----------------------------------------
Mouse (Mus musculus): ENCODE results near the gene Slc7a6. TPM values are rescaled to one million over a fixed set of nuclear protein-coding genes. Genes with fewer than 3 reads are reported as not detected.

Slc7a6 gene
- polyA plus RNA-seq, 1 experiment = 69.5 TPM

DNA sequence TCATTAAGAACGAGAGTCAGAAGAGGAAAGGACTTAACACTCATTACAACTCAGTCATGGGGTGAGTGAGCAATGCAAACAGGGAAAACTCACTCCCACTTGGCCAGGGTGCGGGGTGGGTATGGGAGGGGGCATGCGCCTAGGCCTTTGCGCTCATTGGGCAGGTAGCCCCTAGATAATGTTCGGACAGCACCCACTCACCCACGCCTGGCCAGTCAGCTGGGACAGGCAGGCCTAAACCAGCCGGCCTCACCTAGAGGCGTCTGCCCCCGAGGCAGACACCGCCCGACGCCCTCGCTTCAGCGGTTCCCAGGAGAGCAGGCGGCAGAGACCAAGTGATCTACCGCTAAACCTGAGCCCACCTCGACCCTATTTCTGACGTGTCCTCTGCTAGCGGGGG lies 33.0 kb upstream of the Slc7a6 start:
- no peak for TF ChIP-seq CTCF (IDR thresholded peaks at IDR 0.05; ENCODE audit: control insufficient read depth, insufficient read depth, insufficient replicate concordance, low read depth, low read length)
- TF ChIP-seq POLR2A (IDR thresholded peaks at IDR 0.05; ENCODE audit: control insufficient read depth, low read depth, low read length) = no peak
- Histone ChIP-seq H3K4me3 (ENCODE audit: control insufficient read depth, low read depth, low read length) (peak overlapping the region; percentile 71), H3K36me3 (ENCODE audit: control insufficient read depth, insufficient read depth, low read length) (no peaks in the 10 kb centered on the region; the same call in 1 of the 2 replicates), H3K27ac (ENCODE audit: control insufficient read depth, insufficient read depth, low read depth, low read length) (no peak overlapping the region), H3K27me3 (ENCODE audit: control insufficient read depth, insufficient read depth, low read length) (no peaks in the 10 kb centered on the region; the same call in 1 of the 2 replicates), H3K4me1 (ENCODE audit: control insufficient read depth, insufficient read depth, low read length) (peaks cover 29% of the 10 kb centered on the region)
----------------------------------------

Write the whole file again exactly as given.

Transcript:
Mouse (Mus musculus): ENCODE results near the gene Slc7a6. TPM values are rescaled to one million over a fixed set of nuclear protein-coding genes. Genes with fewer than 3 reads are reported as not detected.

Slc7a6 gene
- polyA plus RNA-seq, 1 experiment = 69.5 TPM

DNA sequence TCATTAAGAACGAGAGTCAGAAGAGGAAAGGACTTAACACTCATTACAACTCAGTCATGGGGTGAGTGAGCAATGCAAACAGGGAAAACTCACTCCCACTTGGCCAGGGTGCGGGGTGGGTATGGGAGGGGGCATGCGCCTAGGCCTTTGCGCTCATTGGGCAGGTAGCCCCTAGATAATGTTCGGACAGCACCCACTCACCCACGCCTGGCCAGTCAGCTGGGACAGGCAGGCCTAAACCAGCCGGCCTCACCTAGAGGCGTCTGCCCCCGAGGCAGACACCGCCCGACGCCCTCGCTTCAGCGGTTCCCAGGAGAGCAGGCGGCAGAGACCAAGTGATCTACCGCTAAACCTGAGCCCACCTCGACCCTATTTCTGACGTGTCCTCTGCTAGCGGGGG lies 33.0 kb upstream of the Slc7a6 start:
- no peak for TF ChIP-seq CTCF (IDR thresholded peaks at IDR 0.05; ENCODE audit: control insufficient read depth, insufficient read depth, insufficient replicate concordance, low read depth, low read length)
- TF ChIP-seq POLR2A (IDR thresholded peaks at IDR 0.05; ENCODE audit: control insufficient read depth, low read depth, low read length) = no peak
- Histone ChIP-seq H3K4me3 (ENCODE audit: control insufficient read depth, low read depth, low read length) (peak overlapping the region; percentile 71), H3K36me3 (ENCODE audit: control insufficient read depth, insufficient read depth, low read length) (no peaks in the 10 kb centered on the region; the same call in 1 of the 2 replicates), H3K27ac (ENCODE audit: control insufficient read depth, insufficient read depth, low read depth, low read length) (no peak overlapping the region), H3K27me3 (ENCODE audit: control insufficient read depth, insufficient read depth, low read length) (no peaks in the 10 kb centered on the region; the same call in 1 of the 2 replicates), H3K4me1 (ENCODE audit: control insufficient read depth, insufficient read depth, low read length) (peaks cover 29% of the 10 kb centered on the region)